Whitney Williams has a drive that is matched by few.
From being a Div. I tennis player to competing in the 2012 Arctic Winter Games to being the Miss Alaska Teen USA 2014, when Williams puts her mind to something, she does it.
Born in Alexandria, Louisiana, sophomore Whitney Williams began her tennis career as a four-year-old. Her mom, Stephanie, put her into a tennis program to give her something to do. Like most things, Williams proved to be a quick learner and a natural.
“Apparently my first day playing tennis as a four year old, I just kept making balls over the net and I’ve loved it from the beginning and just stuck with it,” Williams said.
After living in Louisiana for 14 years, Williams and her family moved north in every sense of the word. The family made the over 4,000 mile trip to Anchorage, Alaska where she spent her high school years. The move affected her reasoning for coming back to the area for her college career.
“For college, I really wanted to get back to the South and the warm weather to play college tennis,” Williams said. “Abilene is for sure where I’m supposed to be. Just the people and the team, the atmosphere, the small town feeling, it all really pulled me in to come here.”
Being a jack of all trades and a self-proclaimed competitive person, Williams’ tennis experience allowed her to be involved in the 2012 Arctic Winter Games in Whitehorse, Yukon, Canada. She came within one match of going into the final round of the badminton tournament, despite just four days of prior practice.
“Other coaches from, like, Greenland, kept asking me how long I had been playing, and I was like, ‘uhh, four days,’ and that was a lot of fun,” Whitney said.
Where she really found her stride was in an environment outside of the tennis court. With support from her friends and family, specifically by her younger sister, she decided to take up pageantry and compete for the Miss Alaska Teen USA title.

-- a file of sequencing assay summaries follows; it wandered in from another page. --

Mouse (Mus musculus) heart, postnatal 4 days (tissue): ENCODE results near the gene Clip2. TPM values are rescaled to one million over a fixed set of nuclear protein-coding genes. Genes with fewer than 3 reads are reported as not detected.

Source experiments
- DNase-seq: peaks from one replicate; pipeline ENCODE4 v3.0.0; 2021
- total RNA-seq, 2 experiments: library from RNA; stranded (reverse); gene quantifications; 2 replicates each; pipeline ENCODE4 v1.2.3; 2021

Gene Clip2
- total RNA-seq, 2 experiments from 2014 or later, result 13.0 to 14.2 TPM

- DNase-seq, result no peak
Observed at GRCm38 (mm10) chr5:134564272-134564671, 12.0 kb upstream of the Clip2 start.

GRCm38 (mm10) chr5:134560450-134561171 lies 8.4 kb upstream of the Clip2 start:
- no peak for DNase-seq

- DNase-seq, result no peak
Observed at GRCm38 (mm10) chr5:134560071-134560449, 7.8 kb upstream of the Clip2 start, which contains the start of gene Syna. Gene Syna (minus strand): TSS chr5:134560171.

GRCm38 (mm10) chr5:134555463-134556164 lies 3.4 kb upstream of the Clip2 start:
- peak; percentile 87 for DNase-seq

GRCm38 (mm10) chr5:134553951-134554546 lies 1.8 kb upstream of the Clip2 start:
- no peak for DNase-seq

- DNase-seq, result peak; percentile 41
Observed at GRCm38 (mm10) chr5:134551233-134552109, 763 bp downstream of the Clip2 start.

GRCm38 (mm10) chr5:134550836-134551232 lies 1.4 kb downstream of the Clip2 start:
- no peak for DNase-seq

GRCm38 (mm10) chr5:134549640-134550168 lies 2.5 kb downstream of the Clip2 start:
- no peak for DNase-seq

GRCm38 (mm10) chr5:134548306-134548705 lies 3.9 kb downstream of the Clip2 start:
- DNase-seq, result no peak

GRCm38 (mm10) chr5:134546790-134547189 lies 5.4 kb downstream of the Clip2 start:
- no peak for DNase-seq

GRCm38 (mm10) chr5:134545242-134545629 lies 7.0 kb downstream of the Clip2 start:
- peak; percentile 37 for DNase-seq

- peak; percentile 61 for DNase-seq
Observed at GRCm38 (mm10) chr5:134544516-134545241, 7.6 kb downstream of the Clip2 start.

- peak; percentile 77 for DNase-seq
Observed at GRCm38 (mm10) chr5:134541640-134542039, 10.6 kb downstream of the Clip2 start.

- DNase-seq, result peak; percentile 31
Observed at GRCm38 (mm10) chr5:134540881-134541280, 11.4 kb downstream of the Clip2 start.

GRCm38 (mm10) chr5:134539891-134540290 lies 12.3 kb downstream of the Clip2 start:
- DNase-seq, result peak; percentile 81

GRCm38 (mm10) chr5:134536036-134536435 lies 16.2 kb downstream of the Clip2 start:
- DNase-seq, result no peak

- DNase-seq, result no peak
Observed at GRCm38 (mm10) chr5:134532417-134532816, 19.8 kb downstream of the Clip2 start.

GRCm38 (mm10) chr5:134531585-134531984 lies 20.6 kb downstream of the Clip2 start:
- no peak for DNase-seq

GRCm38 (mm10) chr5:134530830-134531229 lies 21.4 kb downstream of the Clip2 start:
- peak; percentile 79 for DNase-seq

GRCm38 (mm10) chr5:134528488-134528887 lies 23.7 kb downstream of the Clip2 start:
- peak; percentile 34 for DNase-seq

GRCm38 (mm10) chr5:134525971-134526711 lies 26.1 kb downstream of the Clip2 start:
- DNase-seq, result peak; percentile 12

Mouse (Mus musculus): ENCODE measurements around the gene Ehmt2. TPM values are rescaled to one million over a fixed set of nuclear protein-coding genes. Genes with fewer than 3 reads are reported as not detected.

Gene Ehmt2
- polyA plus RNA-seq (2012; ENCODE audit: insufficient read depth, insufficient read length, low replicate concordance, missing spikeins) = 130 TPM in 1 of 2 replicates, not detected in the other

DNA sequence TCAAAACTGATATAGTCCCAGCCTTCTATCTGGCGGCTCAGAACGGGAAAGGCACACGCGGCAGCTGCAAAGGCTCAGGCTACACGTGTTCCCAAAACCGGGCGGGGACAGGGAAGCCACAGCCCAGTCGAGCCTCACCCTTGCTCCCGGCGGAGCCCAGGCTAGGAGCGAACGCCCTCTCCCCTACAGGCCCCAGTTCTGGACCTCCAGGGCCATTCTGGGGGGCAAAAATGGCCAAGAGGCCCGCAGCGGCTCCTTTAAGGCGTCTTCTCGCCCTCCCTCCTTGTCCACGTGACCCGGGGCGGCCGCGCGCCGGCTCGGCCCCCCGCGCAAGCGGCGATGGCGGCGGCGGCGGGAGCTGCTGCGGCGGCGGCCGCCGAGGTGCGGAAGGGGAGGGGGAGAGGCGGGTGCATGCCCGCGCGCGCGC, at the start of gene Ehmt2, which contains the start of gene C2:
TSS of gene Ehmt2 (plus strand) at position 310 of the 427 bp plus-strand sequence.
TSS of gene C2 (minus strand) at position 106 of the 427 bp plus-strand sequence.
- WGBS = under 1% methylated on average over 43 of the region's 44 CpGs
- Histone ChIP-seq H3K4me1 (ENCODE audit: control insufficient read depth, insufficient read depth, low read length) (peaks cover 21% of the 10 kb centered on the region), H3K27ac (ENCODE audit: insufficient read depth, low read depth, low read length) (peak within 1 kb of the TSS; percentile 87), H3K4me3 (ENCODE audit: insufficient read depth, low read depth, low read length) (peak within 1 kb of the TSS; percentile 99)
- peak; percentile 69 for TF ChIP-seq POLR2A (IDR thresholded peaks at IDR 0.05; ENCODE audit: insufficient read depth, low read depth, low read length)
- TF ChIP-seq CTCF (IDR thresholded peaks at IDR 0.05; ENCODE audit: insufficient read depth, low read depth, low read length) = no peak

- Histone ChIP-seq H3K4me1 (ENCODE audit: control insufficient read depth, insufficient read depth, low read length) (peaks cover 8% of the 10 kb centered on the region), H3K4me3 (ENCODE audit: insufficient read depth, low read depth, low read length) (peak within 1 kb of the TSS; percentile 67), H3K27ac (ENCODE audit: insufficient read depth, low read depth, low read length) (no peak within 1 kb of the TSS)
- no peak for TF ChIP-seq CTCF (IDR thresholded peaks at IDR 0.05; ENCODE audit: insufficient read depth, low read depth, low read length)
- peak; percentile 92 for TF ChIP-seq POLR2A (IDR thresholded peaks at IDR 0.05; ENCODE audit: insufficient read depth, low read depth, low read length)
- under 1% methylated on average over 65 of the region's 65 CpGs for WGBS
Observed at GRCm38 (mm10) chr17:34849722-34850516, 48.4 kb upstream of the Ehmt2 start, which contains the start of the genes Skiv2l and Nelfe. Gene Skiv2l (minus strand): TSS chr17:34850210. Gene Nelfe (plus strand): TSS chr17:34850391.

“I originally wasn’t going to do it, because it was so far out of my comfort zone, but for some reason, I changed my mind and I did it,” Williams said. “I trained really hard to get my body fit and I practiced interview questions to be ready and all that hard work really paid off and I won.”
Williams took first in the competition in 2013 and continued pageantry in 2014.
Learning her competitive nature from her family, Williams said that she felt pressured when she was younger to be the best that she could be, but now welcomes that challenge.
“I am a very competitive person and I think it’s genetic. My family is one of the most competitive families that you could meet,” Williams said.
“For a while, it was very stressful because when the people in my family want to do something or be something, they’re going to do it, and they’re going to do it first class and to the best of their ability. When I was younger, I didn’t really understand that, so I felt a lot of pressure, but as I’ve gotten older, I’ve learned that my family wants me to succeed for myself. They want the best for me, and I thank them for that.”
Whitney said that her goals in the future are to be All-American in tennis at ACU, graduate from ACU and work towards her goal of being Miss Alaska USA. She aims to complete her master’s degree, but focuses most on her main career aspiration of being a college tennis coach and being able to help students like herself.
“I just know the impact that my coaches have made in my life and seeing something in me to be better and when I see that potential in someone else, I just want to share the amount of intelligence that I have with tennis with them,” Williams said. “I can share what I know with them to help them get better, because I really enjoy seeing people improve and get better through that.”